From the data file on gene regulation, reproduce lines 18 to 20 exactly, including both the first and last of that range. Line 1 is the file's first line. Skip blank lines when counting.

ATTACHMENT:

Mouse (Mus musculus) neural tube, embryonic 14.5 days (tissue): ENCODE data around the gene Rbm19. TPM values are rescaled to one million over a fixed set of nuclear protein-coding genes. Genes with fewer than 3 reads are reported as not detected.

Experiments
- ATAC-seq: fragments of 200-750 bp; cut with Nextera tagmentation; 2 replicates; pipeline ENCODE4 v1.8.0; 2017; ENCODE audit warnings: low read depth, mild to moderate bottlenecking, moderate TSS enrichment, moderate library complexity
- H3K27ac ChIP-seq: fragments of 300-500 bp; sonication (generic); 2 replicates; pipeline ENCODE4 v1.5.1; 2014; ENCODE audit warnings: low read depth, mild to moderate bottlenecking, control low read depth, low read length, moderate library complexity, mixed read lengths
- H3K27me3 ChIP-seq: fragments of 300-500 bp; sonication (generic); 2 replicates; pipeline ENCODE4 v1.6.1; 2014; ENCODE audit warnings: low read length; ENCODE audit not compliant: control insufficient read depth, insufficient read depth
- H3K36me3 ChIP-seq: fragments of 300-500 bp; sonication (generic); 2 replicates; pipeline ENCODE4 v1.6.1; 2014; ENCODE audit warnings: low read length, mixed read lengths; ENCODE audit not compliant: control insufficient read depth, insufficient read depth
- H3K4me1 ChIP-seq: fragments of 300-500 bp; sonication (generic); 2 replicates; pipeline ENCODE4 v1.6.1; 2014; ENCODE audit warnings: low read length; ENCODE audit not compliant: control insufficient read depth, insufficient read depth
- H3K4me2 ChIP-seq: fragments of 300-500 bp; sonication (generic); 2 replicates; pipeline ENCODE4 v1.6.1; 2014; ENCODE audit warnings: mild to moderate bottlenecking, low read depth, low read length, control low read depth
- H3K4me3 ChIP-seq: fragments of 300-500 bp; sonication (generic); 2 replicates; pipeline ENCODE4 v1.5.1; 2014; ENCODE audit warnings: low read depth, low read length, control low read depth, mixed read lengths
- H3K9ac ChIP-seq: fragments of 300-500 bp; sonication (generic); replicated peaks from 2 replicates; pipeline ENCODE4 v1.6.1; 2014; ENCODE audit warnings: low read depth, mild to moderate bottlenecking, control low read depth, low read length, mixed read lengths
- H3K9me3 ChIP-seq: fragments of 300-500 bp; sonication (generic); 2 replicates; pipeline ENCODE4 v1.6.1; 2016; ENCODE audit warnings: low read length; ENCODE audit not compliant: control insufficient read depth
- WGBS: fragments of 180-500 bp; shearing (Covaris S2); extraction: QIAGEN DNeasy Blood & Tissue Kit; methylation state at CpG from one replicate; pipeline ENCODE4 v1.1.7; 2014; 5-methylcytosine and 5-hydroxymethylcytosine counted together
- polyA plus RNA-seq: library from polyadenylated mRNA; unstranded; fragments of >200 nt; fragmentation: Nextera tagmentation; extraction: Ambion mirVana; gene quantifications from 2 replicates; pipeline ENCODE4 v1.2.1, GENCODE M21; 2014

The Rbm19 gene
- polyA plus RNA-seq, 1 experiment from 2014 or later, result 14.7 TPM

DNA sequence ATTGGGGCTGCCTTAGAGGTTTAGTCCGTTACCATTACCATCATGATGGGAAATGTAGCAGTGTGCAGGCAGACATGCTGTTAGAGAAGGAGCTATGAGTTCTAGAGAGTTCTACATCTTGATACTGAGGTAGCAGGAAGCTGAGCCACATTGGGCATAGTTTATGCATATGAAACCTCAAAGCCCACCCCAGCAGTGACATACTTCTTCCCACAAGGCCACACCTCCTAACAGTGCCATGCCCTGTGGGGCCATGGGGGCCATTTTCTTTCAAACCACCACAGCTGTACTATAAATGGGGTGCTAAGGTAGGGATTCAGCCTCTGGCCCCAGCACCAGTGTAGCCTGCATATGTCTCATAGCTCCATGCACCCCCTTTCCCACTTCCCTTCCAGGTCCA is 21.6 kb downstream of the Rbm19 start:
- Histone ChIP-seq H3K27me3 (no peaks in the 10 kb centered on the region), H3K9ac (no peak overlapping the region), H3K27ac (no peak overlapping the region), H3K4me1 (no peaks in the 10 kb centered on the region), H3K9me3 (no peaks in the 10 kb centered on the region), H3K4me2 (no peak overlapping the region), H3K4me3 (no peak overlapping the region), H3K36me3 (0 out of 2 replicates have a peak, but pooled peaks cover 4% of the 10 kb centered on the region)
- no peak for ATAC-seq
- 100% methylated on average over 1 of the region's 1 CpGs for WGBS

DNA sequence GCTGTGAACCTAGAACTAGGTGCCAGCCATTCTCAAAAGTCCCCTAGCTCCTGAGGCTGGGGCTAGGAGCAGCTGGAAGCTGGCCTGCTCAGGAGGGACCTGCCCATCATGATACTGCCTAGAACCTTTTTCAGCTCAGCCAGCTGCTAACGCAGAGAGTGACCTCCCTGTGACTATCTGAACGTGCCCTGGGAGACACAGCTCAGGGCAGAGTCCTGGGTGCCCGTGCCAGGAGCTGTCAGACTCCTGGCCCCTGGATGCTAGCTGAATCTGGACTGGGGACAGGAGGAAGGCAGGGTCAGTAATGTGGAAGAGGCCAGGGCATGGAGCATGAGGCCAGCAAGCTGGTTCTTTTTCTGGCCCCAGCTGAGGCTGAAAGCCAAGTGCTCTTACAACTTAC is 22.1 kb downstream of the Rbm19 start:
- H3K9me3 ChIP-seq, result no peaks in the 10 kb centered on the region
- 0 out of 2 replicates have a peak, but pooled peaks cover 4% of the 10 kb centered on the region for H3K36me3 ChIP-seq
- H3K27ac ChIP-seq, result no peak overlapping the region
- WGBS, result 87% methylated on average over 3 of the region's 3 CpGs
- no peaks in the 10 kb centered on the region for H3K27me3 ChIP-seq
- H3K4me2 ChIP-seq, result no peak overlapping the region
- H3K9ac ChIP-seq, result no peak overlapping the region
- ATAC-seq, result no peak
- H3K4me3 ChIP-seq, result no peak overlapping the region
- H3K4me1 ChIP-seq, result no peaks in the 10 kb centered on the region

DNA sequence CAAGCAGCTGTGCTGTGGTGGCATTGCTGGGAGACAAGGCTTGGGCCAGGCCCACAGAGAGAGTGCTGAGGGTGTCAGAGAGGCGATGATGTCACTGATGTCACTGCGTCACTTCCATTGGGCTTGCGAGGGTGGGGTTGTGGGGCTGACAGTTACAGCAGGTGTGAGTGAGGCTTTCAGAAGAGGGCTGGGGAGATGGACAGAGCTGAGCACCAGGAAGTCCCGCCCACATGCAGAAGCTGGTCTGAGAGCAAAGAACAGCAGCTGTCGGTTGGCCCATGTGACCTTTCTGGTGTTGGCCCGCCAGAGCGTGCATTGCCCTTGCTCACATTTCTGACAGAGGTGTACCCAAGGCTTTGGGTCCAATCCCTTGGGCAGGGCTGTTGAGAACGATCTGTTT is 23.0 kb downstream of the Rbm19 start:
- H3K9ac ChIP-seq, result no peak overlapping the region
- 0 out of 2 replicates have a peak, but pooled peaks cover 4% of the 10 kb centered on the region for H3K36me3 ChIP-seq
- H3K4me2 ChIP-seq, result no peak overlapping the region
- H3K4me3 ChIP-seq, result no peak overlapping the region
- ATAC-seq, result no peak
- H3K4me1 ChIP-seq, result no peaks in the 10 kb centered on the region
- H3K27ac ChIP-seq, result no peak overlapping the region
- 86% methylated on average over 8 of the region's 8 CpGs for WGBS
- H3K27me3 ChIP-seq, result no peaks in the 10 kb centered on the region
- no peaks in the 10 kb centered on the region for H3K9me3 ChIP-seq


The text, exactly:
- no peak for ATAC-seq
- 100% methylated on average over 1 of the region's 1 CpGs for WGBS

DNA sequence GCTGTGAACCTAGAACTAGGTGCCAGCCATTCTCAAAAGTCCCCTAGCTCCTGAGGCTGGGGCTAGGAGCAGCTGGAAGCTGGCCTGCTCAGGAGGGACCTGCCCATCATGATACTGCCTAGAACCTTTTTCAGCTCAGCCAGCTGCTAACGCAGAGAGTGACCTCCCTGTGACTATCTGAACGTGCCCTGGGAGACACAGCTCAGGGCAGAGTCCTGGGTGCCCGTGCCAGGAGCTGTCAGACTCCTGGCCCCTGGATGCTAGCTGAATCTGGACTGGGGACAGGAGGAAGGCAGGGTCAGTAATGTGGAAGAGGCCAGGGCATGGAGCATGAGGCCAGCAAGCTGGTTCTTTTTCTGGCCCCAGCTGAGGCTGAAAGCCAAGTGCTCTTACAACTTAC is 22.1 kb downstream of the Rbm19 start: